Blood, Sweat & Tears — “The Modern Adventures of Plato, Diogenes and Freud”: Brace for the Obscure (60s rock)! — March 17, 2023


765) Blood, Sweat & Tears — “The Modern Adventures of Plato, Diogenes and Freud”

OK, BST’s first album — Child Is Father to the Man — is really by Al Kooper’s (see #642, 705) Blood, Sweat & Tears, literally and figuratively. It is most celebrated for Kooper’s insertion of horns into rock and roll. As Jessica Lipsky says, “[T]he real genius is in Child’s use of horns” (, and as trombonist Dick Halligan says, “Just the fact that the horns were used as an actual part of the music . . . was not common that year. Horns were used in R&B bands already, but not really pop groups[]”. ( Of course, I am featuring a wonderful ballad that doesn’t feature horns!

As to “Modern Adventures”, Lipsky says that “the utilization of a string ensemble, aka ‘soul chorus[]’ . . . imbued [it] . . . with a classical sensibility” ( The song is sometimes associated with “Eleanor Rigby”. To Gatot, it “reminds me to the work of The Beatles – something like Eleanor Rigby but this one is much more PROGier.” ( Matthew Greenwald proclaims that:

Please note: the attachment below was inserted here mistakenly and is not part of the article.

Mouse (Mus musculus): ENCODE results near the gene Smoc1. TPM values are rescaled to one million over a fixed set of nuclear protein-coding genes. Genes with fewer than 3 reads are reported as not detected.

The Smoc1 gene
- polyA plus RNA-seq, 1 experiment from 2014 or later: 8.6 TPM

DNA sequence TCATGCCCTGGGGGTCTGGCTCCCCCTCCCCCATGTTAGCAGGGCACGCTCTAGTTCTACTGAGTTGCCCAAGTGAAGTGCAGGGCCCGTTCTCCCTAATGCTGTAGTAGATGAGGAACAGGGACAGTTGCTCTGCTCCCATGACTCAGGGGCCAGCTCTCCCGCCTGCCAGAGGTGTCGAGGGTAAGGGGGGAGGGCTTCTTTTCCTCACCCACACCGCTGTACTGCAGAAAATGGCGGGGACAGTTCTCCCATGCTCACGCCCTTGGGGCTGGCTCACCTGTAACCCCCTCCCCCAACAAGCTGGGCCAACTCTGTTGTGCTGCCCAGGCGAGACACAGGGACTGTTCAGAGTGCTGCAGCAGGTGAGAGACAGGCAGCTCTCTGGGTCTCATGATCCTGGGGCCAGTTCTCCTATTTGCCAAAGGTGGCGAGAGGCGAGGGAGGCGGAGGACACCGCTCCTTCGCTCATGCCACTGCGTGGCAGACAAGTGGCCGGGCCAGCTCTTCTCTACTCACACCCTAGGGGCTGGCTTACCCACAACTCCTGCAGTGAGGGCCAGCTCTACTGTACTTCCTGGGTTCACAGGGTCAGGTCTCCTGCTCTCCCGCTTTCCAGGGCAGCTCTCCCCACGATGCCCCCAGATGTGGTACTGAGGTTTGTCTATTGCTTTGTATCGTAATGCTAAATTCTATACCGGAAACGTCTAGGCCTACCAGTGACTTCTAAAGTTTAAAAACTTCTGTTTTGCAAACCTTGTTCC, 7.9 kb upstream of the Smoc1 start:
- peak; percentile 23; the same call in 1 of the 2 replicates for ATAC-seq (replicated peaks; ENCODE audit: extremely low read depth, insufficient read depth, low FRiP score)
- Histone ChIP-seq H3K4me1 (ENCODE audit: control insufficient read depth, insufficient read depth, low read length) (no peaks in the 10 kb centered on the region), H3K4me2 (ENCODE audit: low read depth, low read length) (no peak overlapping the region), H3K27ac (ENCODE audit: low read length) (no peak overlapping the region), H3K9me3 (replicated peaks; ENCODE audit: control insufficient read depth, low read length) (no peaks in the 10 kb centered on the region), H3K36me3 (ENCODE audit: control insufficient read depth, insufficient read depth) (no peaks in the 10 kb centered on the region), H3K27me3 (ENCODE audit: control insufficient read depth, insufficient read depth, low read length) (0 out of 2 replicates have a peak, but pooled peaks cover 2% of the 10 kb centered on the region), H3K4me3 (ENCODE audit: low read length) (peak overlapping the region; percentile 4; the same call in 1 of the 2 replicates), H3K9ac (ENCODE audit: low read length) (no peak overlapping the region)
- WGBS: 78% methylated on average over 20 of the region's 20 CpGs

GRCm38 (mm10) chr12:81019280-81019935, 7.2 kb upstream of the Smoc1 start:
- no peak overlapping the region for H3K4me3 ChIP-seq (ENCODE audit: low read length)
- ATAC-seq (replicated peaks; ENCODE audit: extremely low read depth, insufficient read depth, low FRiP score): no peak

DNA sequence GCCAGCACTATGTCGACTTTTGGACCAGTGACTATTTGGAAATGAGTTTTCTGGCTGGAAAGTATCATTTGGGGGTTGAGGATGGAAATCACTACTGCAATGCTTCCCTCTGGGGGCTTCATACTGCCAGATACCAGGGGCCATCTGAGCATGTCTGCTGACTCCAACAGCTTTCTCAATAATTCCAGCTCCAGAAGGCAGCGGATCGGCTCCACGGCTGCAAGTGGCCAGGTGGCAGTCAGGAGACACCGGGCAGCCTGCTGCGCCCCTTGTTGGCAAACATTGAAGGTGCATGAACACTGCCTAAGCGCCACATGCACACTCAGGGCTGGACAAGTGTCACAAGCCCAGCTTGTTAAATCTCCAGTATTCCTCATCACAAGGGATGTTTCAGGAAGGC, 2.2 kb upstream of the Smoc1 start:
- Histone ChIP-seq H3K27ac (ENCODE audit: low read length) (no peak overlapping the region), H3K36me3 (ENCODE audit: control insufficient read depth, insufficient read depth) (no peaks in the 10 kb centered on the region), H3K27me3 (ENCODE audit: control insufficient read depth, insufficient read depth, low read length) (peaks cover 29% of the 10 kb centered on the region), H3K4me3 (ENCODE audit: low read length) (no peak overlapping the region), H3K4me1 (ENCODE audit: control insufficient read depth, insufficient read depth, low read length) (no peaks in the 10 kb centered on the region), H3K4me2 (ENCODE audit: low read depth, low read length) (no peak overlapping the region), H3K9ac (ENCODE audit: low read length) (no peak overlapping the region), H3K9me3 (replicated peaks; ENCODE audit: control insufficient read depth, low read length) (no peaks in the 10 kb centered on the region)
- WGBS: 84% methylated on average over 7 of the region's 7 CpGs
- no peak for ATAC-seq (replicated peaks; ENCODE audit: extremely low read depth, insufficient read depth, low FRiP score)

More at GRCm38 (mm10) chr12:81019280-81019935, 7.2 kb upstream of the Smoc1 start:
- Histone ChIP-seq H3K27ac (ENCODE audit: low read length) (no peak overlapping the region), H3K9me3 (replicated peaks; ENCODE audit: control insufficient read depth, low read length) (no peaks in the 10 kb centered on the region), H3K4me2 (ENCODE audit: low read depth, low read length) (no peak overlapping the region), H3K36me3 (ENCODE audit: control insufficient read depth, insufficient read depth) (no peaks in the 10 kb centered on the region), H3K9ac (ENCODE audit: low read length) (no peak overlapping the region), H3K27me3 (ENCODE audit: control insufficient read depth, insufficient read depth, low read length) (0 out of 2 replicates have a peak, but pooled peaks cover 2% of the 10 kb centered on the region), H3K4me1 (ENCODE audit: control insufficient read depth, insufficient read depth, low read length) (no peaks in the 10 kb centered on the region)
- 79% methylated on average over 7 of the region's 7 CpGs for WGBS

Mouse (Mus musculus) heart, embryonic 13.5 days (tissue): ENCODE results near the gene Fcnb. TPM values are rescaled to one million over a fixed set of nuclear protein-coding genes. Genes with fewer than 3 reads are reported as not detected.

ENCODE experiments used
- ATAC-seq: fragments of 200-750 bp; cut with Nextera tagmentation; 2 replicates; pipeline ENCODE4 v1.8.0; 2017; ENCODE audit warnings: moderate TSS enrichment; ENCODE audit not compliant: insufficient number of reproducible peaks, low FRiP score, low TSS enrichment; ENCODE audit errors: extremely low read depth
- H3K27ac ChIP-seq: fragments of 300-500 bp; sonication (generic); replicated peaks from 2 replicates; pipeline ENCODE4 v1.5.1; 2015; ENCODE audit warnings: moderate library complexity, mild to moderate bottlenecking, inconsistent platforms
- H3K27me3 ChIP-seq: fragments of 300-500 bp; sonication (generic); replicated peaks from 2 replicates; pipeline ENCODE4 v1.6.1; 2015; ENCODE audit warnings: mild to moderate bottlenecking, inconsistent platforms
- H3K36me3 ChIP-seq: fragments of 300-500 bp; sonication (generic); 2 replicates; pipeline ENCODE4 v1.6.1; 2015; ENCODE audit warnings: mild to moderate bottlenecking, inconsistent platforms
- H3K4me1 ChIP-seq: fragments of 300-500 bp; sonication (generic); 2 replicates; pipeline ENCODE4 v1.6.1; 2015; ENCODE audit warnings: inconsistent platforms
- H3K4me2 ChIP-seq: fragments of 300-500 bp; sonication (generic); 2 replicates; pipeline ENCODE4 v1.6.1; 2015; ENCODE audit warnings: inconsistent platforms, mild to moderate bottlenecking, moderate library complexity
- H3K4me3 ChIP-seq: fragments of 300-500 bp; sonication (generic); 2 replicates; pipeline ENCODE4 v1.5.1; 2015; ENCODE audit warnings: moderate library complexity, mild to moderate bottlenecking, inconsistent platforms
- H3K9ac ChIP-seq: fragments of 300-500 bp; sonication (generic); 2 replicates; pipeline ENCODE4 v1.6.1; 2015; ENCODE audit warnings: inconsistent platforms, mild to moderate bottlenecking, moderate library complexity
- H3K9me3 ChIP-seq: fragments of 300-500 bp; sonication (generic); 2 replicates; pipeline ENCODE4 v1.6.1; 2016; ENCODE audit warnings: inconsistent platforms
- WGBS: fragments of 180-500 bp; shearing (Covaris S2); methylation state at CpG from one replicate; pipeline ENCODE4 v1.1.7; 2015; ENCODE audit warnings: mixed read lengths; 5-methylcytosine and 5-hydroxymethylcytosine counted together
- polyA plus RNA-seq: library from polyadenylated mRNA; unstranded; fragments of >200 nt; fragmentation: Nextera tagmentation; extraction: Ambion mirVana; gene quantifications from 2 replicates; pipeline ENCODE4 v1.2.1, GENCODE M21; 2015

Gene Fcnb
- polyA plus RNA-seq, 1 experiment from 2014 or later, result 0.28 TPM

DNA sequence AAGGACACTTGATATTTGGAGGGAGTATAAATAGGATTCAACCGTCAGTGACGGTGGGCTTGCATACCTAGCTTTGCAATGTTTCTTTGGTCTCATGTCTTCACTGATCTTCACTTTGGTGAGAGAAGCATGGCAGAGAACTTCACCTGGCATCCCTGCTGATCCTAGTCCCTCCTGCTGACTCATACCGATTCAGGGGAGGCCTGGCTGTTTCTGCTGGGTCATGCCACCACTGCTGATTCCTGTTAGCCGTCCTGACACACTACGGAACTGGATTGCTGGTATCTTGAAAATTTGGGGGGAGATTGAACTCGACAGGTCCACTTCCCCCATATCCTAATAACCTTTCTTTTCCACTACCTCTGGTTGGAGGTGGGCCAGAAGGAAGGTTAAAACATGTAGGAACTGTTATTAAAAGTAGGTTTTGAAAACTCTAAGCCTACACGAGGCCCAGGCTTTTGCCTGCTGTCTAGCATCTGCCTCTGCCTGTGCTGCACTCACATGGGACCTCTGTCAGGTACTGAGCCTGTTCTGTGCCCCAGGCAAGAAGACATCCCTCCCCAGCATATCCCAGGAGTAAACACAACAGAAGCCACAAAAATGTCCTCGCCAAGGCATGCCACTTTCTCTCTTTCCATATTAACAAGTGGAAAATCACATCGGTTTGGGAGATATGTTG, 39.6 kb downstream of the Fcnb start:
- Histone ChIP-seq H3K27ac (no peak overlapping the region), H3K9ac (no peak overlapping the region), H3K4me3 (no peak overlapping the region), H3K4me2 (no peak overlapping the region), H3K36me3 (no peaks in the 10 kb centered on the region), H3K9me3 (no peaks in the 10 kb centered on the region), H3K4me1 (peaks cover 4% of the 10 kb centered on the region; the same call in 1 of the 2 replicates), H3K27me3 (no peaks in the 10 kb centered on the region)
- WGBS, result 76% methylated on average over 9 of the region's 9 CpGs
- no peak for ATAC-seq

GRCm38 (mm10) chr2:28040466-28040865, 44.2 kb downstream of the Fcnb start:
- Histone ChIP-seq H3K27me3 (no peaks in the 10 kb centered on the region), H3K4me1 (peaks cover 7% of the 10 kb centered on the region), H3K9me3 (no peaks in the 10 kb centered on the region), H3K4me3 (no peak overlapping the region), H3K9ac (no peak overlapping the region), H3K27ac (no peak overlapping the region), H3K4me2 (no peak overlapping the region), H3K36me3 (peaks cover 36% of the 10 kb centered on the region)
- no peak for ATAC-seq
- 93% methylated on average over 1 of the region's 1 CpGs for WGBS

Utilizing Blood, Sweat & Tears’ musical diversity to its utmost degree, Al Kooper wrote this experimental piece to take advantage of their exploratory nature. A simple and profound string section takes the minor-key melody through the song without other accompaniment, not unlike the Beatles’ “Eleanor Rigby.” The lyrics are a bit weighty and dated, but overall the experiment works like a charm, and the song is less affected then when it was first released back in 1967.

As to the album as a whole, Sundazed Records says:

Child Is Father to the Man stands with such late-’60s art-pop landmarks as the Zombies’ Odessey and Oracle and Love’s Forever Changes in capturing the period’s seemingly limitless creative possibilities. [It] is a brilliant reflection of the desire of Kooper . . . to use an expanded instrumental lineup to explore a broader range of sounds, styles and compositional approaches. Towards that end, he launched Blood, Sweat & Tears, recruiting a stellar assortment of players from the worlds of rock and jazz . . . . The resulting album (produced by fabled studio genius John Simon) was a seamlessly eclectic psychedelic-rock-jazz-classical fusion . . . . Kooper’s expansive musical vision may have been a bit too far ahead of its time. Although it was a favorite of early FM album-rock DJs, Child Is Father to the Man barely scraped the Billboard Top 50 and failed to produce a hit single. However, in the years since, the album has been widely recognized for its expressiveness and originality, and embraced by successive generations of listeners. For instance, it received a prominent placement [#265] in Rolling Stone’s 2003 ranking of the 500 greatest albums of all time.

William Ruhlmann calls the album: